FCC Licensed Amateur Radio Operator, Extra Class

Troubleshooting & Aligning KE4COL 145.230 Mastr II Repeater

Last Friday, we pulled KE4COL’s Mastr II 2-Meter repeater out of service due to some intermittent “crashes” on COS drops, strange noises, etc. which had been occurring for a while. I brought it here to the lab and finally got around to going through it today. I found and addressed a few issues and it seems to be behaving better now.


Problem #1: 10-Volt regulator card adjusted too high.

Fig. 1: 10-Volt Regulator Card output voltage was around 11.25 VDC prior to adjustment. Meter was set to 25 VDC scale.

Fig. 2: DC Voltage after adjustment to 10 VDC, as seen on 25 VDC meter scale.


As can be seen in these photos, the 10V regulator card was set a bit too high and was putting out around 11.25 volts. I adjusted that back to the proper 10 VDC and it holds rock solid whether idle, receiving only, or transmitting. This voltage is critical, as the temperature compensation circuits for the crystal elements depend on having the correct voltage to begin with.


Problem #2: Tx Frequency a bit farther off than I like to see.


I try to keep the transmit channel elements as close to the desired output frequency as possible. The machine was transmitting 126 Hz above the desired 145.230 MHz output frequency, which isn’t a

Fig. 3: Transmitter frequency was +126 Hz from desired frequency prior to re-netting the crystal.

tremendous error (and is within FCC tolerance); however, it isn’t as close as I like for the frequency to be, especially since I do my tests using calibrated instruments running on a 10 MHz GPS Disciplined Oscillator reference standard.

As can be seen in figure 4, I re-netted the crystal to within +1.0 Hz during my testing and alignment of the machine. I can see it fluctuate between about -4 Hz and +8 Hz, which is normal, and well within tolerance.

Fig. 4: Exciter and Power Amplifier performance after troubleshooting, addressing a few things, realignment, and final adjustments.


Problem #3: Possible noises being generated by running P.A. at too low an output level.


Mastr II Power Amplifiers have a reputation for acting strangely (and occasionally burning up) if they are set at relatively low power levels (as compared to their “rated” output wattage.) As can be seen up in figure 3, the amplifier had been adjusted down to 29.4 Watts recently. That had been done because the repeater seemed to have a desense issue. At that time the duplexers were brought to the lab and it was found that five out of the six cavities had mysteriously gotten misaligned after the last tuning and testing was done on them. When the duplexer was put back in service, the power output level of the P.A. was not  re-adjusted.

The situation today was that I did manage to get some strange noises out of the machine occasionally (along with higher than usual background static/white noise) in the transmitted signal as heard on the IFR-1600 service monitor. When I adjusted the power up to 60 Watts, that seemed to clear up, leading me to suspect that the particular P.A. on this repeater is one of those which doesn’t play nicely below about half of its rated power (this is a 100 Watt P.A.)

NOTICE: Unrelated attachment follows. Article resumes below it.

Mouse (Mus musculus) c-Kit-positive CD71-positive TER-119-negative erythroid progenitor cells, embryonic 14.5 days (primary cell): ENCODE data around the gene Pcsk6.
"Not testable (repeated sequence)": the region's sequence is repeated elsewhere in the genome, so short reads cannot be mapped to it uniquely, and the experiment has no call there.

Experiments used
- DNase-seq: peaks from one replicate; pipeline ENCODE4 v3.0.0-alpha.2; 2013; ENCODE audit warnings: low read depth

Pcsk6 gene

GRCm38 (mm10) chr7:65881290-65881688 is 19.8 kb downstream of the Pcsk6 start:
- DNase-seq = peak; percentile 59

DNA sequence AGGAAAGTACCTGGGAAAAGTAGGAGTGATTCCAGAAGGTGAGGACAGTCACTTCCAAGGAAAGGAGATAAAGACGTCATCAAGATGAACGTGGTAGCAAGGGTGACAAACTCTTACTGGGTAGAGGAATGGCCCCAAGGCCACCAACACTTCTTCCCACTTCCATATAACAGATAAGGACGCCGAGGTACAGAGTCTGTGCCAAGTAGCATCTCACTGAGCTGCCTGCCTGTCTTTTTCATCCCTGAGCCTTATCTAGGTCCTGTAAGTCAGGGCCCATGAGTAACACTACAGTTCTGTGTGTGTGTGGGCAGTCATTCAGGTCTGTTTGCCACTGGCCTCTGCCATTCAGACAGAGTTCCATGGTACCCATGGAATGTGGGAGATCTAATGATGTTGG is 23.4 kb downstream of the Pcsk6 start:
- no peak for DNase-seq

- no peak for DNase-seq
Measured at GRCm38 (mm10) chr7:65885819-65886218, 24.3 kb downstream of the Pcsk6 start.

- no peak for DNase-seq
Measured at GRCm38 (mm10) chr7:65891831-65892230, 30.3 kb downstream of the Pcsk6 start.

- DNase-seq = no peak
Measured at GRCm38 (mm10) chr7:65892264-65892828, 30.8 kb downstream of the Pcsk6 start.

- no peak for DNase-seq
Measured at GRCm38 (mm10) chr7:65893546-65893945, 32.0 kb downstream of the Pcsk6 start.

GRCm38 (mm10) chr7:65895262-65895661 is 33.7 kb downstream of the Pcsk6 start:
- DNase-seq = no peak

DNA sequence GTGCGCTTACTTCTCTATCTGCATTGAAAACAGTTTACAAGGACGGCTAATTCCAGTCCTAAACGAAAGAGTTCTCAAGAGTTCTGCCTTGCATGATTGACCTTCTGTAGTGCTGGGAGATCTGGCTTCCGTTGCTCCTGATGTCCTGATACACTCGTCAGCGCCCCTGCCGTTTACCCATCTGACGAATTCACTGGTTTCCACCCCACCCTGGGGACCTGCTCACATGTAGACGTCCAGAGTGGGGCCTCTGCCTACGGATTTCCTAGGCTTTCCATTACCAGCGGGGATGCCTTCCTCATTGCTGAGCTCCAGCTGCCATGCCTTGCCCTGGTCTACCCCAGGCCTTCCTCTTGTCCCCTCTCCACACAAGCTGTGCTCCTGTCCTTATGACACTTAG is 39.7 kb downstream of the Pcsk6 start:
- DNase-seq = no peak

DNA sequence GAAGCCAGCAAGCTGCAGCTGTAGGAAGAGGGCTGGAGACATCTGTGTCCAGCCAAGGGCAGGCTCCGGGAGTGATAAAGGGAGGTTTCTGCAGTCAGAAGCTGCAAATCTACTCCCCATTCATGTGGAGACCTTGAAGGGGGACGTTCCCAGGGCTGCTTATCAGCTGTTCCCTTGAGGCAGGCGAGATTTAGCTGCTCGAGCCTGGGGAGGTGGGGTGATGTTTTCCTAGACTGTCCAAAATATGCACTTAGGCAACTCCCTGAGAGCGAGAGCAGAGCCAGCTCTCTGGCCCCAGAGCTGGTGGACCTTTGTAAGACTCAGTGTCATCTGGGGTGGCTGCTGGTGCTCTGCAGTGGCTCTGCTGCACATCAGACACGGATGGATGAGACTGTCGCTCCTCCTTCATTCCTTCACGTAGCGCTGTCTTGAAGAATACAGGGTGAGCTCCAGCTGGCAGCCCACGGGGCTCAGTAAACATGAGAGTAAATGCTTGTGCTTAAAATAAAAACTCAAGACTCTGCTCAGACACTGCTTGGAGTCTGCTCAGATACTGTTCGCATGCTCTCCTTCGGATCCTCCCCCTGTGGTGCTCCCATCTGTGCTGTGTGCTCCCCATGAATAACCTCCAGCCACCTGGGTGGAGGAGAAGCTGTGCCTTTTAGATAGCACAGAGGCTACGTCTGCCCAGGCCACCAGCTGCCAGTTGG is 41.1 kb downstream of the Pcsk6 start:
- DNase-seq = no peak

Potential Problem #4: Dirty and/or loose RF and terminal connectors.


Let’s face it: these babies haven’t been built in decades. Many (most?) of them are starting to show more and more signs of aging. This includes natural oxidation and fitting issues with RF connector cables, multi-terminal connectors, and other connection points. Before going through all the final re-alignment and testing stages, I pulled, inspected, and reseated every cable, card, and connector which is removable. I gave all of the RF connector cables a thorough wiping with alcohol and Q-tips. before reseating them. All of the cards/boards up in the card cage were also pulled and the contacts given similar alcohol and swab treatment before being reseated.


Problem #5: Modulation level was a bit low.


With a 1 KHz tone test signal at 3.5 KHz of modulation hitting the receiver, it was transmitting with a modulation level of around 3.4 KHz. I like to keep the modulation level on a Mastr II adjusted so that 3.5 KHz deviation on a received signal will produce around 4.5 KHz of modulation of the transmit signal, and I set the “cap” on the modulation such that a way overdriven incoming signal (I use around 7 KHz incoming as a reference) will not cause the output of the repeater to exceed 5.0 KHz. In figure 4, I was hitting it really hard and the modulation topped out at 4.88 KHz.


Prognosis and game plan


My plan is to leave the machine running here in the lab for a few days, keying it up witih the communications analyzer and a variety of H/T’s for a few days. While it’s running here, I’ll give it the occasional “bang and knock” tests — literally, I will occasionally bang on the equipment rack, the repeater chassis, open it up and tap and knock on the frame, boards, etc., in order to determine whether any potential contact issues surface or resurface. There are few things in the world more annoying to electronic and communications technicians than pesky intermittent problems which only manifest themselves when you have your back turned (actually, more like when you’re miles and miles away from the repeater site.)

Hopefully everything will continue to check out well and we’ll get the repeater back up to the site and online again by the weekend. Keep your fingers crossed, everyone. There’s not a technician I know of (myself — especially — included) who will turn down some good luck to go along with any amount of skill and experience. On the other hand, if this machine continues to give us intermittent issues on a regular basis, we might resort to plan “B”, which would involve starting with another complete Mastr II and building a replacement for this one.


73 and stay tuned for updates,



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